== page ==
Consider an Intel Core i7-2600K processor operating at a clockspeed of 1.6GHz with a power consumption of 150W at full load. When that same processor’s clockspeed is increased to 4.8GHz, the power consumption jumps to over 350W.
Having reached a speed barrier, manufacturers have adopted other techniques to provide greater processing power, like multiple cores and multi-threading. Multiple cores is like having multiple processors in the system, but all on the one, physical chip.
Multi-core processors allow systems to better cope with increased workloads and the number of tasks a computer is asked to carry out. Instead of a single core processor having to handle a game’s video rendering, audio generation, game physics calculations, game-play logic, etc, all within a single core, on a multi-core processor, each task is assigned to its own core.
While a simple application that uses just one core would not generate a lot of heat, a typical gameplay scenario like the above where all cores are operating at, or close to their peak, would generate a significant amount of heat. And when that heat reaches or approaches the maximum safe level, thermal throttling is initiated.
Affects of Thermal Throttling
The affects of thermal throttling are not always discernible and depend on the running applications and system. Obvious and immediate effects are:
- an increase in fan speed (which usually equates to increased fan noise)
- sluggish response, especially on computer systems running computation intensive applications
- a drop in game-play frame rate (Frames Per Second) from the graphics card.
In the case of GPUs, artifacts are present in the rendered scenes. Artifacts are visual impairments and can range from undetectable to quite severe. Although artifacts are not the result of thermal throttling, they are an indication that the GPU may be operating very close to its thermal limits .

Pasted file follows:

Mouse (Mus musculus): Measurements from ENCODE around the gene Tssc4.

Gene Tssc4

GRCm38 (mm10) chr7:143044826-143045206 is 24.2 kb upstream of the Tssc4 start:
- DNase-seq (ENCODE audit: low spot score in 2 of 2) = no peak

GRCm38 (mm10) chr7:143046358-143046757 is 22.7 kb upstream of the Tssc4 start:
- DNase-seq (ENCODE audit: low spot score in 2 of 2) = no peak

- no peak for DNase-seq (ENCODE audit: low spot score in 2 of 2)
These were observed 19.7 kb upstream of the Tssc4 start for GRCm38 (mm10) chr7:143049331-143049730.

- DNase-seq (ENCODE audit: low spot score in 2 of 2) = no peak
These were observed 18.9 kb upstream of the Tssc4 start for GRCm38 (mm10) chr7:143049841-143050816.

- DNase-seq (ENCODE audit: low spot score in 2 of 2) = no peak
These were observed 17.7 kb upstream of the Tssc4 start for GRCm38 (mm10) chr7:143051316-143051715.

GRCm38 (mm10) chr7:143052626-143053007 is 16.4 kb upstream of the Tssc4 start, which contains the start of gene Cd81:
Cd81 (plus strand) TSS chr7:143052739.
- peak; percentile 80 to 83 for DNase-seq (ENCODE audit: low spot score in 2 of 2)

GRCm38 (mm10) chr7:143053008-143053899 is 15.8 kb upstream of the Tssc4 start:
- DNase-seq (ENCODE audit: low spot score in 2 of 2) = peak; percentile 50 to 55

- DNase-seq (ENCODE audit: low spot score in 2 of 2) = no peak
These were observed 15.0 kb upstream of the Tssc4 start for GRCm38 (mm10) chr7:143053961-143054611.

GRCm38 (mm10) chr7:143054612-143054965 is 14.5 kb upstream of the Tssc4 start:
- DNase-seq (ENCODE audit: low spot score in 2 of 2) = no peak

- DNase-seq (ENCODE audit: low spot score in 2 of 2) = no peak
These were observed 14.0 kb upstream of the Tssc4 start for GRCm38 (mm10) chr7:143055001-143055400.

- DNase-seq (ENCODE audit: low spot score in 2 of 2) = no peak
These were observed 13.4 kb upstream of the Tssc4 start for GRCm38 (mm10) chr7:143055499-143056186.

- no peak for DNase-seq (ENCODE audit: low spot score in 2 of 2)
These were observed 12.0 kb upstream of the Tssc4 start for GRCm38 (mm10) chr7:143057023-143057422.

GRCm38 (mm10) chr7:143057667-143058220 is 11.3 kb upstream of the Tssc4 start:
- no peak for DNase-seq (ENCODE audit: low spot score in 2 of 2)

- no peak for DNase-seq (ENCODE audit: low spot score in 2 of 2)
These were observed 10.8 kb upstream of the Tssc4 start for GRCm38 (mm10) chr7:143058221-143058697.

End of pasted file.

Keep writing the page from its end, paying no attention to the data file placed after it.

Thermal throttling may eventually kick in, but if artifacts are a common occurrence, they are an indication that the processor is experiencing overheating (although there are other causes of artifacts also, such as faulty memory), especially if it has been overclocked, and can suffer cumulative damage if not checked.
Preventing Thermal Throttling
While several factors in combination may cause a system to experience thermal throttling, usually correcting one of these factors (discussed below) will help remedy the situation.
The clock rate or operating frequency is a direct influence on the heat output of any component. Keeping the frequency to within designed specifications will help avoid thermal throttling. In fact, when thermal throttling kicks in, it lowers the clock rate in an attempt to control any overheating.
Cooling and Airflow
The Thermal Design Power (TDP) (also known as the Thermal Design Point), refers to the maximum heat a processor or component generates under real application loads, for which its cooling system is designed to dissipate.
Regardless of the type of cooling system used, whether it be passive or active, air or liquid cooled, it should be engineered to more than cope with the heat output of the system.
It should also be noted, that an effective exhaust system that expels hot air from within an enclosure, can greatly aid in avoiding thermal throttling, as it efficiently expels hot air out of and draws cool air into the enclosure.
Overclocking / Overvolting
Especially popular among gaming enthusiasts, overclocking and overvolting entail running the CPU/GPU at a higher frequency and/or voltage than originally designed for. It is also almost always accompanied by replacing the stock cooling system with an enhanced cooling system, usually liquid cooled.
Excessive overclocking or overvolting can lead to permanent damage so should be employed with caution. At best, any form of overclocking will reduce the lifespan of a system.
Any system that undergoes steady, prolonged running at a constantly high workload, may, over time, generate a heat build-up that can eventually lead to thermal throttling.
Also over time, dust build-up on heatsinks or on the surface of components, can act as an insulator, trapping in heat and restricting heat dissipation. It is therefore necessary to remove this dust.
Thermal throttling is a built-in safety feature that preempts overheating and possible permanent damage. However, if a system is continually experiencing thermal throttling, then it may be an indication that the system is either being stretched beyond its limits, or that it may be in need of some maintenance.